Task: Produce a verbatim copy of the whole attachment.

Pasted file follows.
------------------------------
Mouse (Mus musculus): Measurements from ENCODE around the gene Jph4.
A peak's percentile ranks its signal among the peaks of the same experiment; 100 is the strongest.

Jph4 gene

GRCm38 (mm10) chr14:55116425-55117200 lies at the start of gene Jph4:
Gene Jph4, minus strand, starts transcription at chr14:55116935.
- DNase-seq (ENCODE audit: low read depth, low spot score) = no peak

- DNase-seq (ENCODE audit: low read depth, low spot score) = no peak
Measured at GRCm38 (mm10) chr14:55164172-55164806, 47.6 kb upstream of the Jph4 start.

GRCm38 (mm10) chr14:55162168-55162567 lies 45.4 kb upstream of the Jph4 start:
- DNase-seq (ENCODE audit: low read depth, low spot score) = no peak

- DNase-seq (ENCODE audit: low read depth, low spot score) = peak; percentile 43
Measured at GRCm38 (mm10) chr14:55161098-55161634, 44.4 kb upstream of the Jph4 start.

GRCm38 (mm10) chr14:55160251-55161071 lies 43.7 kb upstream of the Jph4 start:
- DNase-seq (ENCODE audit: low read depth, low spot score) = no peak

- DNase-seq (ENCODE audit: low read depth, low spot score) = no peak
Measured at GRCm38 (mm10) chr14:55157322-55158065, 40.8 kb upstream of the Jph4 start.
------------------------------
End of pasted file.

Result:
Mouse (Mus musculus): Measurements from ENCODE around the gene Jph4.
A peak's percentile ranks its signal among the peaks of the same experiment; 100 is the strongest.

Jph4 gene

GRCm38 (mm10) chr14:55116425-55117200 lies at the start of gene Jph4:
Gene Jph4, minus strand, starts transcription at chr14:55116935.
- DNase-seq (ENCODE audit: low read depth, low spot score) = no peak

- DNase-seq (ENCODE audit: low read depth, low spot score) = no peak
Measured at GRCm38 (mm10) chr14:55164172-55164806, 47.6 kb upstream of the Jph4 start.

GRCm38 (mm10) chr14:55162168-55162567 lies 45.4 kb upstream of the Jph4 start:
- DNase-seq (ENCODE audit: low read depth, low spot score) = no peak

- DNase-seq (ENCODE audit: low read depth, low spot score) = peak; percentile 43
Measured at GRCm38 (mm10) chr14:55161098-55161634, 44.4 kb upstream of the Jph4 start.

GRCm38 (mm10) chr14:55160251-55161071 lies 43.7 kb upstream of the Jph4 start:
- DNase-seq (ENCODE audit: low read depth, low spot score) = no peak

- DNase-seq (ENCODE audit: low read depth, low spot score) = no peak
Measured at GRCm38 (mm10) chr14:55157322-55158065, 40.8 kb upstream of the Jph4 start.